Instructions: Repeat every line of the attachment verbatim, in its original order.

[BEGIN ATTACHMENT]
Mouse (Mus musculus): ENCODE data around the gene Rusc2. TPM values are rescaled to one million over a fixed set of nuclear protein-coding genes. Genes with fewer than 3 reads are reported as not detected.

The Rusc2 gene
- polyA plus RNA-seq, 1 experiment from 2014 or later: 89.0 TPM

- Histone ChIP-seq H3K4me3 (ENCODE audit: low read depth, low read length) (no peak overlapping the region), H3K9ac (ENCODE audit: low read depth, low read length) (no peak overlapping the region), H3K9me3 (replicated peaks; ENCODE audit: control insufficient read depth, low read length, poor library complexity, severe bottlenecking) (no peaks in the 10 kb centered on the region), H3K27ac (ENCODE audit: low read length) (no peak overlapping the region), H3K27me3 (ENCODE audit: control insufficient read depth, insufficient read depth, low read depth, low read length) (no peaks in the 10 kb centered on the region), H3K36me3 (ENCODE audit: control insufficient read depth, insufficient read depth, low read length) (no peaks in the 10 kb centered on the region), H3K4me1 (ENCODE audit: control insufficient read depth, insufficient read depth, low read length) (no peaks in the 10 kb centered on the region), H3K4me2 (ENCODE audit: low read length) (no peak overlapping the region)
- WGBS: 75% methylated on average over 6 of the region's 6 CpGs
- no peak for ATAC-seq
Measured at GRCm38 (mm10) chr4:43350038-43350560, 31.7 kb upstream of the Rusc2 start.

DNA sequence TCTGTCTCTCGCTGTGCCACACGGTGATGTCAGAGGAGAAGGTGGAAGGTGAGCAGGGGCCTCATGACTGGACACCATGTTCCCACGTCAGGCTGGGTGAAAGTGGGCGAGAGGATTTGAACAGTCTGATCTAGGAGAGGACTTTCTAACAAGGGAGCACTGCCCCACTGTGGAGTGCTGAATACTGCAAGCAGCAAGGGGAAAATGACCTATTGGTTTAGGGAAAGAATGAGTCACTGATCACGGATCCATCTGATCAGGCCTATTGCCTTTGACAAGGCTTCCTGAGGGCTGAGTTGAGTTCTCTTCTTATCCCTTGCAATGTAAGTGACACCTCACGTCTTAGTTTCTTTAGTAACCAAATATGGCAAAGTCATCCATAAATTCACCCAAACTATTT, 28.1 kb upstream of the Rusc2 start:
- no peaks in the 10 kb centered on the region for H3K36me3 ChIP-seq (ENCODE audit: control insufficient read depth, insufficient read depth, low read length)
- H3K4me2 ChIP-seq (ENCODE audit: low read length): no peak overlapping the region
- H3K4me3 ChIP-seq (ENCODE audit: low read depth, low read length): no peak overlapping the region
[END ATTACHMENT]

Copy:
Mouse (Mus musculus): ENCODE data around the gene Rusc2. TPM values are rescaled to one million over a fixed set of nuclear protein-coding genes. Genes with fewer than 3 reads are reported as not detected.

The Rusc2 gene
- polyA plus RNA-seq, 1 experiment from 2014 or later: 89.0 TPM

- Histone ChIP-seq H3K4me3 (ENCODE audit: low read depth, low read length) (no peak overlapping the region), H3K9ac (ENCODE audit: low read depth, low read length) (no peak overlapping the region), H3K9me3 (replicated peaks; ENCODE audit: control insufficient read depth, low read length, poor library complexity, severe bottlenecking) (no peaks in the 10 kb centered on the region), H3K27ac (ENCODE audit: low read length) (no peak overlapping the region), H3K27me3 (ENCODE audit: control insufficient read depth, insufficient read depth, low read depth, low read length) (no peaks in the 10 kb centered on the region), H3K36me3 (ENCODE audit: control insufficient read depth, insufficient read depth, low read length) (no peaks in the 10 kb centered on the region), H3K4me1 (ENCODE audit: control insufficient read depth, insufficient read depth, low read length) (no peaks in the 10 kb centered on the region), H3K4me2 (ENCODE audit: low read length) (no peak overlapping the region)
- WGBS: 75% methylated on average over 6 of the region's 6 CpGs
- no peak for ATAC-seq
Measured at GRCm38 (mm10) chr4:43350038-43350560, 31.7 kb upstream of the Rusc2 start.

DNA sequence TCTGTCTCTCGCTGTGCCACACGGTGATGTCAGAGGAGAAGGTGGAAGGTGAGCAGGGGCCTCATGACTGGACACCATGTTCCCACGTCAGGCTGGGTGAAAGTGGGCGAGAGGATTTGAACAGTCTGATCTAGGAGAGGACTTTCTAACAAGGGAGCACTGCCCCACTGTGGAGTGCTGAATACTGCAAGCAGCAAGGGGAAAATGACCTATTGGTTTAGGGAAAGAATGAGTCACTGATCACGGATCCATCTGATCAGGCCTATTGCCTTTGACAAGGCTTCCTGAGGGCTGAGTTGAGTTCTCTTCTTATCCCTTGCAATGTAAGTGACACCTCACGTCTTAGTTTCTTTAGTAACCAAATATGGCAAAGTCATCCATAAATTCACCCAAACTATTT, 28.1 kb upstream of the Rusc2 start:
- no peaks in the 10 kb centered on the region for H3K36me3 ChIP-seq (ENCODE audit: control insufficient read depth, insufficient read depth, low read length)
- H3K4me2 ChIP-seq (ENCODE audit: low read length): no peak overlapping the region
- H3K4me3 ChIP-seq (ENCODE audit: low read depth, low read length): no peak overlapping the region